According to Gordon Bowker, this is one of the novels Orwell wanted his literary executor to suppress after his death. That’s a clear indication of how Orwell felt about the novel and it’s fair to say that it’s not his strongest work. However, it still has a lot going for it, in particular black humour, sharp satire and a window into Orwell’s own life.
Having recently read Bowker’s biography of Orwell, I particularly appreciated the autobiographical elements of the novel, which otherwise would have been lost on me. The novel is Orwell at his most autobiographical. The main protagonist, Gordon Comstock, has a similar “lower upper middle class” background to Orwell. Like Orwell, Gordon rejects the values of his family and social class, turning against what he describes as “the money-god”. He forsakes a hated “good job” in order to pursue a writing career, just as Orwell gave up a career in the Imperial Police Force in Burma to become a writer. Gordon works in a secondhand bookstore - as did Orwell - and his descent into poverty is based on Orwell’s experiences living among the unemployed and the destitute.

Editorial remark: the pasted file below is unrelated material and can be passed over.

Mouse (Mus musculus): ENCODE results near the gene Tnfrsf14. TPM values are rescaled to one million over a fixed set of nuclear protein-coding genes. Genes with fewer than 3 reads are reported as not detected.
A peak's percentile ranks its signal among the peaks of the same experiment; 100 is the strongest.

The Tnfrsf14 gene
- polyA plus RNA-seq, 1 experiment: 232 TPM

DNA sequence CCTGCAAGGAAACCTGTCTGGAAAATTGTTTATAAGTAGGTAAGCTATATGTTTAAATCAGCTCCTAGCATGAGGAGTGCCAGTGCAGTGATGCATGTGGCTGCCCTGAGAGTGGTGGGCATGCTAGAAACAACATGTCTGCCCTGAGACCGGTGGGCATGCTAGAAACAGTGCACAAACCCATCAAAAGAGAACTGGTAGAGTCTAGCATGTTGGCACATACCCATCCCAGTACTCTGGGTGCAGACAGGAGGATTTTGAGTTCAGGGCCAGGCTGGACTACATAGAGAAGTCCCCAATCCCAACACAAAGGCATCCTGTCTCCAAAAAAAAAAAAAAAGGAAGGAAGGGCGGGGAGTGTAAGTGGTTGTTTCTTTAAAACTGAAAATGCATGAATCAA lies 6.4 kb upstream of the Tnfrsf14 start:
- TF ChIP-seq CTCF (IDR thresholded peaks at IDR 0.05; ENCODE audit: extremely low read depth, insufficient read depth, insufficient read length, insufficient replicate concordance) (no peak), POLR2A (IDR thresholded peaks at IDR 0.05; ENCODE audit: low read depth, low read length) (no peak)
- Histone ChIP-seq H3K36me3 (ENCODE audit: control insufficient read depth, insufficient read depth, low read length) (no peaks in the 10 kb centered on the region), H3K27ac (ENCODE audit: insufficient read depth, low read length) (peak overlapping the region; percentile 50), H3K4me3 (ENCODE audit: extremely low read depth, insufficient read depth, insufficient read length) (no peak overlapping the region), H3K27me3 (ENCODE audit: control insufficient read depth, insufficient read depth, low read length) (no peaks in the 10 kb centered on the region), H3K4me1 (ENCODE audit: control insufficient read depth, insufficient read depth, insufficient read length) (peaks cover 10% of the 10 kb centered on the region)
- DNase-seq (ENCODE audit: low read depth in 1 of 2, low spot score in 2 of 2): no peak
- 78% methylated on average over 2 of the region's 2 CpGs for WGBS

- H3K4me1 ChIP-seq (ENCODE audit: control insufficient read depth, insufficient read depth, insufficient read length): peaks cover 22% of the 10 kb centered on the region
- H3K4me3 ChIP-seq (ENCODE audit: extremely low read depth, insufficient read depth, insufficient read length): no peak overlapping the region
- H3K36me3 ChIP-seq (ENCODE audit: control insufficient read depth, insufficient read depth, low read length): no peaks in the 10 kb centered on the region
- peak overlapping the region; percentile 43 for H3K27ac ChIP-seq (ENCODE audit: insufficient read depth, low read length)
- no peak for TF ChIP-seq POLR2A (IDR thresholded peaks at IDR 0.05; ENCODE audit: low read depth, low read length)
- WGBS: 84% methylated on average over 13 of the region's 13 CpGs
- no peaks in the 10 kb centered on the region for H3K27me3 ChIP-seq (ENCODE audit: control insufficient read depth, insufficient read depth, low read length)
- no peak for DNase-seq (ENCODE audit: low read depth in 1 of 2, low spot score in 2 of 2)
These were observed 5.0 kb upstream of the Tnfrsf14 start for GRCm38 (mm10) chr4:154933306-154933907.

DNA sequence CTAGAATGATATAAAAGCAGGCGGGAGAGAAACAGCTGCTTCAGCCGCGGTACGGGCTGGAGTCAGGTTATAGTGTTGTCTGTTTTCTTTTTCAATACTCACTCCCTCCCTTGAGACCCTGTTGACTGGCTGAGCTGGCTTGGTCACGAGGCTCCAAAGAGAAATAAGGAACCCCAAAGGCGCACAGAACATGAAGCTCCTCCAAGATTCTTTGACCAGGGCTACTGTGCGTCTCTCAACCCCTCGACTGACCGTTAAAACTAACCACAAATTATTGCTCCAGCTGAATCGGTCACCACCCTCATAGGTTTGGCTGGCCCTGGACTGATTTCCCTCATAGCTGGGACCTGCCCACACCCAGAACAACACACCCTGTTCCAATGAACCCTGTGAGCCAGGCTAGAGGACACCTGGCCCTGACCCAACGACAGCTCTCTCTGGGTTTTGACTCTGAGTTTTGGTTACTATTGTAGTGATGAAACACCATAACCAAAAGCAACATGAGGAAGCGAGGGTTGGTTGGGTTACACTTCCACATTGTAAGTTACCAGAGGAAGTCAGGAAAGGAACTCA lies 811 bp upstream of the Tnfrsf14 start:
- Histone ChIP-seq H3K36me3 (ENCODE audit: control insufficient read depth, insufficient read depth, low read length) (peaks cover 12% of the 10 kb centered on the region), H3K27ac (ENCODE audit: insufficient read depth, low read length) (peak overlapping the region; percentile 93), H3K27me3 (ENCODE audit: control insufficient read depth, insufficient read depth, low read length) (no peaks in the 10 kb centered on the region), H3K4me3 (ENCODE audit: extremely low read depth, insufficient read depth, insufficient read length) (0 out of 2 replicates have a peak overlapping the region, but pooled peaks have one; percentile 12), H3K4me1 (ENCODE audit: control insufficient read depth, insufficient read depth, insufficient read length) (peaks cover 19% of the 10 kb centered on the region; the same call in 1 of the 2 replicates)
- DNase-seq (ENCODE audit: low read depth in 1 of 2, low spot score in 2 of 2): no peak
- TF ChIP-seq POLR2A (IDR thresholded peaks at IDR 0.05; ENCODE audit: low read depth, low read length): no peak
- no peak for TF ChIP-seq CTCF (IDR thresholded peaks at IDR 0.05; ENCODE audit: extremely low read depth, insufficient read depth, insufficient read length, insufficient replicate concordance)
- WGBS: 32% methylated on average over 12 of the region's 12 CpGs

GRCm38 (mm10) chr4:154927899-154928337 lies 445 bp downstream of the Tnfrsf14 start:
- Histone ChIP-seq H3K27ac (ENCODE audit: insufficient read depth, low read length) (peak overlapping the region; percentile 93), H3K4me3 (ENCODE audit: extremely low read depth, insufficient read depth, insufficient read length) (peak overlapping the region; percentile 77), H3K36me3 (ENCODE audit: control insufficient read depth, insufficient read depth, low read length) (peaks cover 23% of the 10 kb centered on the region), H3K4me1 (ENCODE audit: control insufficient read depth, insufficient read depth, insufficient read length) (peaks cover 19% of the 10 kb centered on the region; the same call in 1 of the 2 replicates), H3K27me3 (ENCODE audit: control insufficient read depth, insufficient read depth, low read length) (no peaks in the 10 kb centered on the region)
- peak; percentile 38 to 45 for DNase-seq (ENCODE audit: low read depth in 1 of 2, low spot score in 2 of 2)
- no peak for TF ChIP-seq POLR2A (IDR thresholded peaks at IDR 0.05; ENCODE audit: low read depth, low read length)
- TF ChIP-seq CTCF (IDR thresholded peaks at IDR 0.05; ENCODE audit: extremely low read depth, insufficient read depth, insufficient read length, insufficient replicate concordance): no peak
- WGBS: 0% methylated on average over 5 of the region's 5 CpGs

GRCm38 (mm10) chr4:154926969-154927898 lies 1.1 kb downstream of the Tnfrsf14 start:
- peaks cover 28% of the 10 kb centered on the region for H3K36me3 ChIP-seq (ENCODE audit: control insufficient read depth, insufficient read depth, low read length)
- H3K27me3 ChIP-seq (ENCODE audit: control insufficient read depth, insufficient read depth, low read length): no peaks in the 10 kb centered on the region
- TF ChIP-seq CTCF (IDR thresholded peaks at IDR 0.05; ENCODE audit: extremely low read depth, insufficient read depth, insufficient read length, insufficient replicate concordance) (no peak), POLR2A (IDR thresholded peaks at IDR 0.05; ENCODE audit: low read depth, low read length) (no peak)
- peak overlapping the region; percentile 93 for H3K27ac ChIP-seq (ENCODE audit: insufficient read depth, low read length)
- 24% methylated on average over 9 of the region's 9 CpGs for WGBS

For me, one of the major weaknesses of the work is that Gordon’s rage against middle class values becomes rather tedious (although to be fair, that may have been part of the point Orwell wanted to make). Another is that it’s hard to believe that Gordon’s long-suffering girlfriend, Rosemary, would persist in her devotion to someone so determinedly unattractive. On balance, though, the strengths of the work outweigh the weaknesses. When you get down to it, Orwell’s wonderful prose makes everything he wrote worth reading.
I listened to an audiobook edition narrated by Richard E Grant. His narration could not be faulted and I’d probably listen to him reading the bus timetable.
*Orwell's description of what good prose should be like.